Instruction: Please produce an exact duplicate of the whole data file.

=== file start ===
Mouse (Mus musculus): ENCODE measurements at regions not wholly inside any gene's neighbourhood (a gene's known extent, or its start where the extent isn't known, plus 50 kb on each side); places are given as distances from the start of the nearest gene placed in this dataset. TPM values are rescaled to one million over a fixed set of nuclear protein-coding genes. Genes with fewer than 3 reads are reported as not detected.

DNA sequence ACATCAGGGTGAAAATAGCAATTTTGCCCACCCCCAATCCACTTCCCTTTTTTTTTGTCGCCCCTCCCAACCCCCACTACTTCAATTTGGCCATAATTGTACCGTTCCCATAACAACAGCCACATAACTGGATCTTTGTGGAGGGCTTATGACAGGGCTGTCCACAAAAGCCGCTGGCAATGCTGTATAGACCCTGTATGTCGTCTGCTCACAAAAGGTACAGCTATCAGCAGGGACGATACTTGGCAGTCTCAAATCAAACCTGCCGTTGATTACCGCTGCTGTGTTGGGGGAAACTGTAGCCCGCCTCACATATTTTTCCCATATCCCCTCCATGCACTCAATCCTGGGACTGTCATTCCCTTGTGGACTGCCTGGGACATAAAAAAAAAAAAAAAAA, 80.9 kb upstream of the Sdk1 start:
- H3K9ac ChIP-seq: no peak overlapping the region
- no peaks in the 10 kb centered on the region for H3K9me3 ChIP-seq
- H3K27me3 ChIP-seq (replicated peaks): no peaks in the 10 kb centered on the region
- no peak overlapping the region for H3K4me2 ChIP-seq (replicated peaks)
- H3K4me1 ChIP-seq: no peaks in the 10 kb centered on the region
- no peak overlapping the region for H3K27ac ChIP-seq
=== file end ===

Mouse (Mus musculus): ENCODE measurements at regions not wholly inside any gene's neighbourhood (a gene's known extent, or its start where the extent isn't known, plus 50 kb on each side); places are given as distances from the start of the nearest gene placed in this dataset. TPM values are rescaled to one million over a fixed set of nuclear protein-coding genes. Genes with fewer than 3 reads are reported as not detected.

DNA sequence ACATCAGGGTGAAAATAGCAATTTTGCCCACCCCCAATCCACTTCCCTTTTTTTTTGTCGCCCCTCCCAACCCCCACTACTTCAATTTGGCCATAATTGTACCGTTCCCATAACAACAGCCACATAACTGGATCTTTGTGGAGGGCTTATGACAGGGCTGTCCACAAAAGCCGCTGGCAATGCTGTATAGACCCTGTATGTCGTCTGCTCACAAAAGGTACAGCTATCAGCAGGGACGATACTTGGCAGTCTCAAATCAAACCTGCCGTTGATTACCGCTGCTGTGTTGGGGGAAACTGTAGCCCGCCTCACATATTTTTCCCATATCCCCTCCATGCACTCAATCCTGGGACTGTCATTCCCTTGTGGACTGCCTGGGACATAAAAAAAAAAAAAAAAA, 80.9 kb upstream of the Sdk1 start:
- H3K9ac ChIP-seq: no peak overlapping the region
- no peaks in the 10 kb centered on the region for H3K9me3 ChIP-seq
- H3K27me3 ChIP-seq (replicated peaks): no peaks in the 10 kb centered on the region
- no peak overlapping the region for H3K4me2 ChIP-seq (replicated peaks)
- H3K4me1 ChIP-seq: no peaks in the 10 kb centered on the region
- no peak overlapping the region for H3K27ac ChIP-seq